Smuggs ’14 Chronicle, Day 3, July 27, 2014

men in a hoody holding a ta cup overlooking lake

We arrive at the Notch Squad tent. Alison, a stocky, twenty-something woman smiles and greets us. A few moments later, she moves all of us—a handful of kids and parents—to Rigabello’s, since camp is on thunder watch. Only the building is locked. Huddled under a yawning as the rain pours, I ask, “Alright, who hasn’t been caught breaking and entering?” Amidst nervous laughter, one smiling teen raises his hand.

seated in the dark …
a mountain monsoon
a singing skylark

Steady rain the feeling of our skin

An early afternoon lounging on the deck. The rain stops, clouds drift over Mansfield, while more birds sing from the soaked treetops. We, with our poetry and memoir, become the “silent readers” of her past.

windswept drizzle
dangling drops underneath
the railing

The vintage cheese from Cabot: a sharp, sour eruption of delight, as I take the first bite with fresh prosciutto. Mira made a cheese platter for us: Cabot vintage, Spanish, goat and bree; prosciutto, salami, and spicy sausage; with Greek olives as a bitter palate cleanser, and White Zinfandel to wash it down. We feast like Pericles and Aspasia, awaiting the musicians and bards to complete our Mediterranean repast.

bite of dark chocolate forgotten poetry on sunlit pages

turning point Frankie arrives home on his own

The clouds part. Sunlight bathes the deck from the west. Frankie eats his leftover burrito, then some sliced cheese and sausage that his mother prepares. His Agatha Christie Novel (Murder on the Orient Express), one of his summer reading assignments that’s taken him half the summer, rests beside the cheese. Our window for enjoying the outdoors suddenly closes. A fresh barrage of rain, accompanied by lightening, closes in. Chili, Ben and Jerry’s and Iron Man close out our second evening.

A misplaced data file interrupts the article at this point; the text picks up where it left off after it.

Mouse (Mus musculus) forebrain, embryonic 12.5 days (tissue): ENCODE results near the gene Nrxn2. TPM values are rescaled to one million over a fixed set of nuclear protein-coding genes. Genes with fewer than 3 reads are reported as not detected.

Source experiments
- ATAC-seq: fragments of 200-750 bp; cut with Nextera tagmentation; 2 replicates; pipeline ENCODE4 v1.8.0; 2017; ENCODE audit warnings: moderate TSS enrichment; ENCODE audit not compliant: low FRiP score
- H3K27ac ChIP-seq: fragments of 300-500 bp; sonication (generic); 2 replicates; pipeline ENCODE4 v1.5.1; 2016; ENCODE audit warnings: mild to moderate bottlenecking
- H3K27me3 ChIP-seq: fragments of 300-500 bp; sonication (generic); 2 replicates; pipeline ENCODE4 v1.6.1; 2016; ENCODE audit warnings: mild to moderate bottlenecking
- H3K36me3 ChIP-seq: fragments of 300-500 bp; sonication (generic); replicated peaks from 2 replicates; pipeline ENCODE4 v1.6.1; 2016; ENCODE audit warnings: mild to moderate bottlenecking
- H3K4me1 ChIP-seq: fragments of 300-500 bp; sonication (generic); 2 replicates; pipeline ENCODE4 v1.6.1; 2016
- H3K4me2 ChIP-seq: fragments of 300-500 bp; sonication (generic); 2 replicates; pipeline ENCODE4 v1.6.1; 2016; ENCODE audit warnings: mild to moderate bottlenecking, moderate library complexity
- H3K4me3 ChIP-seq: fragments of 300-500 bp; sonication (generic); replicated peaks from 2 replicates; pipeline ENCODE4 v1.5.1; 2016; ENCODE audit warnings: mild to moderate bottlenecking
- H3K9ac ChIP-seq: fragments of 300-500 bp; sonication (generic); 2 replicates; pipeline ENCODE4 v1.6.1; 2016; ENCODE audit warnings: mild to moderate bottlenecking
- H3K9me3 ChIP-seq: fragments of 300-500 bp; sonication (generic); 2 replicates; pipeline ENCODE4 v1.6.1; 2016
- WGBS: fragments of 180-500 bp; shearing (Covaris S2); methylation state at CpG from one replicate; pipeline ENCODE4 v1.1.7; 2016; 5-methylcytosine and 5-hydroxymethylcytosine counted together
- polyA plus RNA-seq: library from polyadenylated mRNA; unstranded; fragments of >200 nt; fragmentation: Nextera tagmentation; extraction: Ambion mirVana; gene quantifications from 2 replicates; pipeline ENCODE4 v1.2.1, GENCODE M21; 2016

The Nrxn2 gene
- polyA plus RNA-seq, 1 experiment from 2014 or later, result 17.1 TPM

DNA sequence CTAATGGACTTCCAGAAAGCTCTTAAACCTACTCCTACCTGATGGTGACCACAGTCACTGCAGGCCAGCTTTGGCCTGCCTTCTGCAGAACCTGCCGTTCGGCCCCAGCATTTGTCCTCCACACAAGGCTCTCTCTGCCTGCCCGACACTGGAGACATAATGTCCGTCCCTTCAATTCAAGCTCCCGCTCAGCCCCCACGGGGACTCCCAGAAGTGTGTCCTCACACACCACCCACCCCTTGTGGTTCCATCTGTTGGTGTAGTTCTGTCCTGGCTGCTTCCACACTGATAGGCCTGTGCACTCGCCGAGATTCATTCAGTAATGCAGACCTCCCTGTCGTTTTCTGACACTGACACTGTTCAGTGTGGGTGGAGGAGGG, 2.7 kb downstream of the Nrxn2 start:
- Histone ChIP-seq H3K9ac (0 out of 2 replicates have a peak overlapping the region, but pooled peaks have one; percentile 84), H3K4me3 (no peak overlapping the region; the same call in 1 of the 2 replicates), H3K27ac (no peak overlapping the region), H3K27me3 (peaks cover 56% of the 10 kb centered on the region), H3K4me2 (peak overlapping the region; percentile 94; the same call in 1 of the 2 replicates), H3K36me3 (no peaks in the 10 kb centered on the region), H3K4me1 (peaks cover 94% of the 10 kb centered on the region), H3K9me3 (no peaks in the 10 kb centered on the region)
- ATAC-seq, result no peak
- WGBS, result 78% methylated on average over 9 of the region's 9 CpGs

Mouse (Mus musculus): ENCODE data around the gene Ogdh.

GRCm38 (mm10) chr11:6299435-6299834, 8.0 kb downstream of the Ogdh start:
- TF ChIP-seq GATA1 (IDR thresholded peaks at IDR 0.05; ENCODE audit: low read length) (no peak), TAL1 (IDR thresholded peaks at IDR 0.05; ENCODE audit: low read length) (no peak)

nightfall leaves rustling in the rain

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Frank J. Tassone

Frank J. Tassone lives in New York City's "back yard" with his wife and son. He fell in love with writing after he wrote his first short story at age 12 and his first poem in high school. He began writing haiku and haibun seriously in the 2000s. His haikai poetry has appeared in Failed Haiku, Cattails, Haibun Today, Contemporary Haibun Online, Contemporary Haibun, The Haiku Foundation and Haiku Society of America member anthologies. He is a contributing poet for the online literary journal Image Curve, and a performance poet with Rockland Poets. When he's not writing, Frank works as a special education high school teacher in the Bronx. When he's not working or writing, he enjoys time with his family, meditation, hiking, practicing tai chi and geeking out to Star Wars, Marvel Cinema and any other Sci-Fi/Fantasy film and TV worth seeing.

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